Sask. First Nations look to AFN for support in quest for natural gas service

The Assembly of First Nations (AFN) is considering a resolution at its assembly this week to help a group of Saskatchewan First Nations in their efforts to get federal funding for natural gas infrastructure.

More than 20 First Nations in the province lack full natural gas service, so many homes have to use more expensive forms of heating such as electricity or propane.

Chief Melissa Tavita of Muscowpetung Saulteaux Nation is one of the leaders at the AFN 45th general assembly in Montreal, which began Tuesday.

Muscowpetung doesn't have natural gas service to any of the 125 homes on the reserve. Tavita said she pays around $700 a month for her electric heating bill and knows of other members who pay around $1,000 a month.

"If I am struggling to pay my power bill, then what is my community struggling with there? As leaders, we need to figure out a different solution in order to bring a little bit cheaper solutions to our community when it comes to heating homes." said Tavita.

Muscowpetung Saulteaux Nation Chief Melissa Tavita hopes the Assembly of First Nations will support her community in its efforts to get funding for natural gas service to its homes.
Muscowpetung Saulteaux Nation Chief Melissa Tavita hopes the Assembly of First Nations will support her community in its efforts to get funding for natural gas service to its homes. (Submitted by Solomon Cyr)

Muscowpetung Saulteaux Nation had worked with SaskEnergy to put together the costs of getting natural gas into the homes.

The total cost estimate is just under $4.5 million, but Tavita said Indigenous Services Canada will only provide $5,200 per home and facility.

Tavita said Indigenous Services Canada denied the First Nation funding for natural gas because it is considered "archaic" and the federal agency prefers a renewable energy source such as solar or wind.

Myke Agecoutay is the CEO of Muscowpetung Saulteaux Business Developments Ltd., which assists the First Nation with technical support, including infrastructure projects like gasification.

He said renewable energy has benefits but his community is in a valley and the weather could affect those sources so natural gas is key.

"We're trying to bring our communities back up to the same standard that the rest of society enjoys," said Agecoutay.

President and CEO of SaskEnergy Mark Guillet noted SaskEnergy recently signed an MOU with the First Nations Power Authority regarding getting secure energy for their communities.

"A lot of people would think that reserves in southern Saskatchewan are all gasified and they're not," Guillet said on Tuesday.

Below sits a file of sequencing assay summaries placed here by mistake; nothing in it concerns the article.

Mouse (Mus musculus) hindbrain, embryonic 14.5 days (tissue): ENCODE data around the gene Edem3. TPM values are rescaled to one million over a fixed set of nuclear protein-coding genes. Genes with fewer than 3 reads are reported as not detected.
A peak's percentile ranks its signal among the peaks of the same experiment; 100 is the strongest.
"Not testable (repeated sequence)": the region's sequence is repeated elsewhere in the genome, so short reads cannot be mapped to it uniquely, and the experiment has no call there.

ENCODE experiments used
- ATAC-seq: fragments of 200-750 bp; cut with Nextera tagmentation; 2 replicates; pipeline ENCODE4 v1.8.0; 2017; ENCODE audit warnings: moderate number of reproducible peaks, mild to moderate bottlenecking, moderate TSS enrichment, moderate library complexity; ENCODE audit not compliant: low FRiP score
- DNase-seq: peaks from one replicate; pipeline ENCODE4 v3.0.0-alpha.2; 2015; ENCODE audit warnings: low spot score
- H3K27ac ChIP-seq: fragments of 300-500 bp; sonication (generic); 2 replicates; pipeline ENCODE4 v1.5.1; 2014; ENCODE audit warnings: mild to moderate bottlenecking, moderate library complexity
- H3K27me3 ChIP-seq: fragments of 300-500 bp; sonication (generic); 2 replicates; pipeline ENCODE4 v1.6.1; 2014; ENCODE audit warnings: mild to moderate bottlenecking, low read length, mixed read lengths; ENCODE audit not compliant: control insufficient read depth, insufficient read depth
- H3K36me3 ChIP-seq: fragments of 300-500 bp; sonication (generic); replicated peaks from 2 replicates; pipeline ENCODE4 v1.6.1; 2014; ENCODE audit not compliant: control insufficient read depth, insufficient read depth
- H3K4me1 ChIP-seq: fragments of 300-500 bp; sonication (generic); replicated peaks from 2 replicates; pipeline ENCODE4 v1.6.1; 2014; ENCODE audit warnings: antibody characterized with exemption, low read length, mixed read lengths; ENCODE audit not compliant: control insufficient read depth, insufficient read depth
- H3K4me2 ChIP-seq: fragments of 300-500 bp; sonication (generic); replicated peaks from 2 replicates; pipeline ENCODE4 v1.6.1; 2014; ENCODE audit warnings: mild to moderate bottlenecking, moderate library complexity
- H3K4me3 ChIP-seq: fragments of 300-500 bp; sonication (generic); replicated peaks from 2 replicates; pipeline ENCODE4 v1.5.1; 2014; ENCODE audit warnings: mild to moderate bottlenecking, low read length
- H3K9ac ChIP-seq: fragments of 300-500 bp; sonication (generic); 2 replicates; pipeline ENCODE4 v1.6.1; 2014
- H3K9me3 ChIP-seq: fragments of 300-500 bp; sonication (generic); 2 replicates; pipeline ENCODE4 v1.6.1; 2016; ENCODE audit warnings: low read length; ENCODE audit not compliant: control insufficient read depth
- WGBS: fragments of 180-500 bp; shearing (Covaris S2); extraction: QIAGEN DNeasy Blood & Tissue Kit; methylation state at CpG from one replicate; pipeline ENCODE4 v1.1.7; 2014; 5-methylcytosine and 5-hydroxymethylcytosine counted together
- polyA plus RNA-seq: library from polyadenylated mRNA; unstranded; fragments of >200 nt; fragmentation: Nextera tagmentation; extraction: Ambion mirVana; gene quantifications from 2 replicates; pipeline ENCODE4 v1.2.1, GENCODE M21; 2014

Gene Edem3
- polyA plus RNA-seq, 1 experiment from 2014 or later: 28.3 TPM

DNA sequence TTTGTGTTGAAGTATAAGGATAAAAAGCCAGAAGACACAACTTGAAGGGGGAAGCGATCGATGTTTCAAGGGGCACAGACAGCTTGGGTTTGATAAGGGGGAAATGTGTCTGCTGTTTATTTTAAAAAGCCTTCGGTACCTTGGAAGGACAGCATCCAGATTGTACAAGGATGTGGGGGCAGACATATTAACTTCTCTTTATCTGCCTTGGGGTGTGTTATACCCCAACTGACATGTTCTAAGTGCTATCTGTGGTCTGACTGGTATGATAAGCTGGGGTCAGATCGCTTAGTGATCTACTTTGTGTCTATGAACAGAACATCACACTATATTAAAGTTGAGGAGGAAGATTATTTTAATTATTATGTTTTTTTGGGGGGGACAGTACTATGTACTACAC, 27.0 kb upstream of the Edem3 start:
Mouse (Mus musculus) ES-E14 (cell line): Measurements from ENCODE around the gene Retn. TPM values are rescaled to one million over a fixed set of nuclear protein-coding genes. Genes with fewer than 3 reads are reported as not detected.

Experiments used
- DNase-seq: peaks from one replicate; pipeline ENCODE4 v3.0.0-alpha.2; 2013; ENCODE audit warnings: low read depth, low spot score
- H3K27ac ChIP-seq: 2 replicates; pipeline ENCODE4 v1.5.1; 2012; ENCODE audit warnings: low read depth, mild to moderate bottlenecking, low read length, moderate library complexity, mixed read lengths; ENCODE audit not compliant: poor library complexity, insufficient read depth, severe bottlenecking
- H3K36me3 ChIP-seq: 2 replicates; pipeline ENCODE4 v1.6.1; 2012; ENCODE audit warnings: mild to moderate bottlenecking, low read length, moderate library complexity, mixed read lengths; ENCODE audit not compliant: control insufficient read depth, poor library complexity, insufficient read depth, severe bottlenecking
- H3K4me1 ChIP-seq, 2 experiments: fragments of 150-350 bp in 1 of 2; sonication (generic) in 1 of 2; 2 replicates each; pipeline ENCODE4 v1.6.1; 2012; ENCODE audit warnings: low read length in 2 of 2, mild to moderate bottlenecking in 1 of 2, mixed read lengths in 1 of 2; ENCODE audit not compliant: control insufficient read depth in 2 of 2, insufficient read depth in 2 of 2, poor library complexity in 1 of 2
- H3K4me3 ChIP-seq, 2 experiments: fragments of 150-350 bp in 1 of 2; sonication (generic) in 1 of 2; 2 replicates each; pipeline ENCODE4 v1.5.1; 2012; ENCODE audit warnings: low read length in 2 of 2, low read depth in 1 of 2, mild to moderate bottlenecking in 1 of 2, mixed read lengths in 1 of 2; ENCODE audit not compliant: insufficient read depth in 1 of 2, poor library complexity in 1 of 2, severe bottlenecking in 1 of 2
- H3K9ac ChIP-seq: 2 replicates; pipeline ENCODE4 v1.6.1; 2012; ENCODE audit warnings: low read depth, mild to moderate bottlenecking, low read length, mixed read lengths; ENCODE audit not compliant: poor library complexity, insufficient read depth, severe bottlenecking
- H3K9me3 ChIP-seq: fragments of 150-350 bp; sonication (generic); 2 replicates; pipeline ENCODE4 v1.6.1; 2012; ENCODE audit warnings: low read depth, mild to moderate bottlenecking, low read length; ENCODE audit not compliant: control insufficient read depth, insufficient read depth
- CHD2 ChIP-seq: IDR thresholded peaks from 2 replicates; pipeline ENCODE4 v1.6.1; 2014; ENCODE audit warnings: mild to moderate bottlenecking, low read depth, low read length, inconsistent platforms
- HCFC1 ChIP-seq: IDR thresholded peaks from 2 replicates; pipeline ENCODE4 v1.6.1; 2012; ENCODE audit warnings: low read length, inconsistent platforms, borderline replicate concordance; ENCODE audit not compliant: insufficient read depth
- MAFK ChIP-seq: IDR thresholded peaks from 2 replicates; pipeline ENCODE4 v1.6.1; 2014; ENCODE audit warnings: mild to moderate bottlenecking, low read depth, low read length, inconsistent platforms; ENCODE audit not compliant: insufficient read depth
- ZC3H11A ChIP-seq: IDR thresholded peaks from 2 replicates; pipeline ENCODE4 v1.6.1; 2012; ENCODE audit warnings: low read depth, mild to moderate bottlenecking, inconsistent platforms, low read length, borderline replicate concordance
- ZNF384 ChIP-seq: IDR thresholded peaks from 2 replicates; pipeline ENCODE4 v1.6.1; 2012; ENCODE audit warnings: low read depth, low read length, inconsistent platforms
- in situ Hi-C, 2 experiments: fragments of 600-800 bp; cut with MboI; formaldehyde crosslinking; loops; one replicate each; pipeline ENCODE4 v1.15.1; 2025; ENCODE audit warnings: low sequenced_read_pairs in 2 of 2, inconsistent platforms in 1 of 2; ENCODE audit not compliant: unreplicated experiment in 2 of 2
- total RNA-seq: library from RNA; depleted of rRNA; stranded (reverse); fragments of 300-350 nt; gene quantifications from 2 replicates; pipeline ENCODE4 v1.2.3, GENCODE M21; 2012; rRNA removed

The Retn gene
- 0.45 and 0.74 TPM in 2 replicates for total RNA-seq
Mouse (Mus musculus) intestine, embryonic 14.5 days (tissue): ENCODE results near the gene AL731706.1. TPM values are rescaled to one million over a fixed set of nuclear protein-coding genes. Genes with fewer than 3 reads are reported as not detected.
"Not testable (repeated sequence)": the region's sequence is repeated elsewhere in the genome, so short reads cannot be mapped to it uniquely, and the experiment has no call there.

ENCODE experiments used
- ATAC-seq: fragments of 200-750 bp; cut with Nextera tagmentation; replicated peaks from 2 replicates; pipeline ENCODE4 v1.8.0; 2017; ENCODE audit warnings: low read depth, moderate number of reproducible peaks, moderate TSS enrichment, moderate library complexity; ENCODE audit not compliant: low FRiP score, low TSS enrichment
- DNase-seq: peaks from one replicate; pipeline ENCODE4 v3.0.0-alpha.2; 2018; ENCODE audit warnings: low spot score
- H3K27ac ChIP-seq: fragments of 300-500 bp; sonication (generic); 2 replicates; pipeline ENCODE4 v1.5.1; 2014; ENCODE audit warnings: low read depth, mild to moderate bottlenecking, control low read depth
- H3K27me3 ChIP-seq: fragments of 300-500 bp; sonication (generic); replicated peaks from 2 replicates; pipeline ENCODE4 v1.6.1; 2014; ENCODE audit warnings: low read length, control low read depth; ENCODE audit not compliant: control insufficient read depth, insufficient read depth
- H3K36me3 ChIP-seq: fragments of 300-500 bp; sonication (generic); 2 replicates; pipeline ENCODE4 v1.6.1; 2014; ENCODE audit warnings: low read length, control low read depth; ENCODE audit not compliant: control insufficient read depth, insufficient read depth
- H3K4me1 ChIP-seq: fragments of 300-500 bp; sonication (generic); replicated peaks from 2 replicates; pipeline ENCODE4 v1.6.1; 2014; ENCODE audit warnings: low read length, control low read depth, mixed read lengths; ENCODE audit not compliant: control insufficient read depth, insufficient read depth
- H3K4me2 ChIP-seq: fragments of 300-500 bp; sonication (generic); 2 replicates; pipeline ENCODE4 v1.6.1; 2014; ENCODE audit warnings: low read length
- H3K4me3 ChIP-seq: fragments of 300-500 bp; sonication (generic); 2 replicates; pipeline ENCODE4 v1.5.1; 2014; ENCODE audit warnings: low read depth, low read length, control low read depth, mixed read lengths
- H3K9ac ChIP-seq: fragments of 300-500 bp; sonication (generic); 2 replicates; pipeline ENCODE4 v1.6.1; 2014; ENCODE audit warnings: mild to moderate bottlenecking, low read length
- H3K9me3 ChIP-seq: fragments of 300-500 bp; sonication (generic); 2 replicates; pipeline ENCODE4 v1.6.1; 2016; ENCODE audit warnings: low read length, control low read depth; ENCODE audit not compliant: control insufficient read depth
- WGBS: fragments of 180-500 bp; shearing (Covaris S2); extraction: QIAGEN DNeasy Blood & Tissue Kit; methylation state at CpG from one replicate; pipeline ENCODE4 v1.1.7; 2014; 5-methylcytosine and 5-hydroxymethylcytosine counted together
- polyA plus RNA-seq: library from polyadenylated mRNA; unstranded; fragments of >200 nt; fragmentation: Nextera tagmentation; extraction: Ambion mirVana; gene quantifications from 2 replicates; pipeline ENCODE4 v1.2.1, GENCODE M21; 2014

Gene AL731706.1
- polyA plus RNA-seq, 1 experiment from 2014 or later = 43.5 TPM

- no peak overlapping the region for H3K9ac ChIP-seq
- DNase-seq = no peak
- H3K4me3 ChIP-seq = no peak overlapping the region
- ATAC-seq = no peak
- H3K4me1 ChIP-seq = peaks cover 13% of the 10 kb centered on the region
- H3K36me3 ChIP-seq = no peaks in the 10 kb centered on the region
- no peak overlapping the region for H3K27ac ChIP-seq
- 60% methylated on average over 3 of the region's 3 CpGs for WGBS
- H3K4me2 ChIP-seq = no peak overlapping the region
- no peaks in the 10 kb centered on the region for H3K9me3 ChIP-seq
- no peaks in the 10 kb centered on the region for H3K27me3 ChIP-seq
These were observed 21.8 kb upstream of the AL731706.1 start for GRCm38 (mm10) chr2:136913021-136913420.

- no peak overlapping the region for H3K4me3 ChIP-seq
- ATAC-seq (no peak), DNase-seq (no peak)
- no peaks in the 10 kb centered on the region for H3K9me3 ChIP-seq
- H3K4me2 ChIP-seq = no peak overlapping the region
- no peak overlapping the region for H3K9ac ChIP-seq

He said in Saskatchewan, there are some renewable options, but there's still a need for natural gas.

"Natural gas from someone who's thinking out east on where it is, is very different from where we are here in the west, where we have very cool climates," Guillet said. "It's not archaic. It definitely isn't. It's a lot better than home heating fuel in other areas."

Affordability concerns

Chief Edwin Ananas of Beardy's & Okemasis Cree Nation is another leader who hopes to see the AFN support lobbying for natural gas service on reserves that need it.

He said only some homes at Beardy's have natural gas, with around 250 homes still reliant on electric heat and propane.

Beardy's & Okemasis Cree Nation Chief Edwin Ananas is one of the leaders who is lobbying to get natural gas lines into his community.
Beardy's & Okemasis Cree Nation Chief Edwin Ananas is one of the leaders who is lobbying to get natural gas lines into his community. (Travis Reddaway/CBC)

"We have some elders who live on a fixed income who are on electrical heat and that would eat up half their pension check," said Ananas

"I have members who just can't afford to keep up with the propane bills, so they end up running out of propane."

He said his community was also quoted around $4.5 million from SaskEnergy to get the rest of the community piped with natural gas.

The Saskatchewan First Nations are looking for political support from AFN for energy security for First Nations communities in Saskatchewan. The draft resolution being put forward at the assembly identifies natural gas as a critical infrastructure investment for First Nations.

The action items include establishing a working group from the federal and provincial governments to work with First Nations communities.

The communities also want Indigenous Services Canada to adopt a new funding model of at least triple the current $5,200 per household framework.

CBC reached out to Indigenous Services Canada but did not receive a response.